Work-life balance: The big picture
Americans work long hours (We are actually 16th in the world according to a 2015 report). It’s a cultural thing. Perhaps it originates from immigrant people, trying to fashion a new life in a new land. Even the pilgrims had to work hard, just to survive (Of course, there is a lot more to this story than just toil). It goes without saying-- we are an ambitious people. We expect a lot from each other and ourselves.
While our productivity and wealth are among the highest in the Western world, our sense of balance between work and life are near the lowest. According to one index, we rate 29th of 36 industrialized countries in work-life balance!
I don’t think that there is a “one size fits all” approach to this concern.
Some industries, especially in the high tech world, who expect very long hours, provide employees with attractive perks—ping pong tables, food, services, on site gyms and day-care, and entertaining social activities. I’m sure it helps to attract employees to those companies and retain them.
Flexible work schedules are beneficial too—four-day workweeks, part-time schedules, telecommuting, and flextime can meet worker’s needs in a variety of ways. This is especially important for working parents, who have the major challenge of balancing work and family responsibilities. But longer, fewer workdays can leave an employee tuckered out too.
Over the last 30 years, I have seen many families with two full-time working parents try to be involved parents, further their careers, and pay for all of the bells and whistles of modern life. Trying to be everything to everybody, they always look completely exhausted with too little sleep. They are up to all hours doing laundry, making meals, and answering work email. Sometimes, I wonder if living lower on the hog by working fewer hours wouldn’t save everyone’s rear end. I recognize that it’s a difficult choice and for some, no choice at all.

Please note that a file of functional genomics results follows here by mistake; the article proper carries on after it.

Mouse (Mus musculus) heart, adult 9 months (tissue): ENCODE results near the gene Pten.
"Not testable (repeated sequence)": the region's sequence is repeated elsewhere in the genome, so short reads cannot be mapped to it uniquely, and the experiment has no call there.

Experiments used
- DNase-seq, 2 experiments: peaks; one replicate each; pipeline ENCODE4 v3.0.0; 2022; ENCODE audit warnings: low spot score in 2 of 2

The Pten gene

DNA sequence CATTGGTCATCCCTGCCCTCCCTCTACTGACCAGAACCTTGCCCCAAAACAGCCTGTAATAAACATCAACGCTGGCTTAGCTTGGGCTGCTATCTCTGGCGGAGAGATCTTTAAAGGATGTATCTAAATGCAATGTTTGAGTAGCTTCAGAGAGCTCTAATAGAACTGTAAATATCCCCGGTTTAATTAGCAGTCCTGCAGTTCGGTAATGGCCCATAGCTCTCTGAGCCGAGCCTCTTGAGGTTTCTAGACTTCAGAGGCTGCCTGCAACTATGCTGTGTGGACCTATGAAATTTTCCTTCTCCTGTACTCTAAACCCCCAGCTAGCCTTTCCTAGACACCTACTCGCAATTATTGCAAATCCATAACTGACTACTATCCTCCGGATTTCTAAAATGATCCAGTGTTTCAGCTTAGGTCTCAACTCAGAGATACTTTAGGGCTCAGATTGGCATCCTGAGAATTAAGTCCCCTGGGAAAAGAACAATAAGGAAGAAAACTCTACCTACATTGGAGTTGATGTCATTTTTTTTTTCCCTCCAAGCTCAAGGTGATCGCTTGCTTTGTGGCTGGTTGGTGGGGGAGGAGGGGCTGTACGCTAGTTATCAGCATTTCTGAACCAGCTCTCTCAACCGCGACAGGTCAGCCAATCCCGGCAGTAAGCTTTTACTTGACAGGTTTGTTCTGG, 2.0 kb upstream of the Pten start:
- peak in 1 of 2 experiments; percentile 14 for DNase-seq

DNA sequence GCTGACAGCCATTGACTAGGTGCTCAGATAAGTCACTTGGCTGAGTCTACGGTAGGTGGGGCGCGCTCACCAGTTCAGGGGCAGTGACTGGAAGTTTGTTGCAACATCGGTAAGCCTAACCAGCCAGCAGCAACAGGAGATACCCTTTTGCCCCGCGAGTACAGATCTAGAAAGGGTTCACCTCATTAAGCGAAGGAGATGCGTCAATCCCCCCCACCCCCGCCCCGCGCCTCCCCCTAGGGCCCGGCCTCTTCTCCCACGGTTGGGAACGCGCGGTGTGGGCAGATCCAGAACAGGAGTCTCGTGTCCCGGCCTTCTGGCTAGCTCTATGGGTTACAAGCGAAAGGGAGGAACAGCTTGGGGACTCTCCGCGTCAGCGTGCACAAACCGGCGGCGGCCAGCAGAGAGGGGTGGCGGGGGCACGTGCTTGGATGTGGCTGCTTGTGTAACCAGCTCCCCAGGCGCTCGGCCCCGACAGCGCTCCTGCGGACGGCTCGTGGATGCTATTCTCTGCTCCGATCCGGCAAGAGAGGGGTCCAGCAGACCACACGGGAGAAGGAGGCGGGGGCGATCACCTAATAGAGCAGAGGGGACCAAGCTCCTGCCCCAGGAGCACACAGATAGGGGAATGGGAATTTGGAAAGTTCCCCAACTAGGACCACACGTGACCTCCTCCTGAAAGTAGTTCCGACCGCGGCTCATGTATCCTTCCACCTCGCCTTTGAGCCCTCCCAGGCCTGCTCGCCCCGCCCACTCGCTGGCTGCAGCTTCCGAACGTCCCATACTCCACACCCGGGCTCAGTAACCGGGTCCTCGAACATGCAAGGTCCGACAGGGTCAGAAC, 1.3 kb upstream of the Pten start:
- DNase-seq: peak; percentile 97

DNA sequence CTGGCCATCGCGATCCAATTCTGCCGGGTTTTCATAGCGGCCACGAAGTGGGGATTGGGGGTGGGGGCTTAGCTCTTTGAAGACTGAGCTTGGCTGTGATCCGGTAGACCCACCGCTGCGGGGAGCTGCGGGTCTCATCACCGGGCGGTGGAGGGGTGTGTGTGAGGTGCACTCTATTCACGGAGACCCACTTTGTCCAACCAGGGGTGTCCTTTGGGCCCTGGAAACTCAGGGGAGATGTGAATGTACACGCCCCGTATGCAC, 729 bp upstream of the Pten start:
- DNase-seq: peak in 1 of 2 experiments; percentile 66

Some companies make it more challenging to find work-life balance—our good neighbor, the Boeing Company, can have employees perform mandatory overtime. Yes, they do get paid well for the extra hours, and many of the workers welcome the extra income. But they and their families suffer.
To be fair to large employers, it’s tough in a global economy for American companies to stay competitive with much lower paid workers in other countries. Customer service centers and manufacturing overseas can lower costs for large corporations. Our higher wage economy demands higher productivity to remain viable ---which translates into long work days.
There is much that we can do to nurture balance in our lives--Exercise, sports, meditation, yoga, tai chi, healthy food choices, spiritual pursuits, meaningful hobbies and the development of friendships are all ways of mitigating the stress and strains of work. Finding greater balance is frequently a “trial and error” process where we move one foot forward, then two feet back. We take “baby steps” towards this elusive goal.
So much in modern life is outside of our control. So what can we do?
- A little is a lot. Take pause to smell the roses, the sea air, and the mighty Douglas firs. Listen to the birds sing on early spring mornings. Watch the sunrise and sunset on a single day. Savor brief moments with your family when everyone is smiling or sitting around the dinner table. Count your blessings. Walk outside in nature whenever you can. Stretch frequently during the day. Listen to music. Read inspirational books. Watch funny movies. Laugh. Smile as often as you can. Let your family know how much you love and appreciate them. Perform good deeds.
If you cultivate the seeds of happiness and balance, they will grow.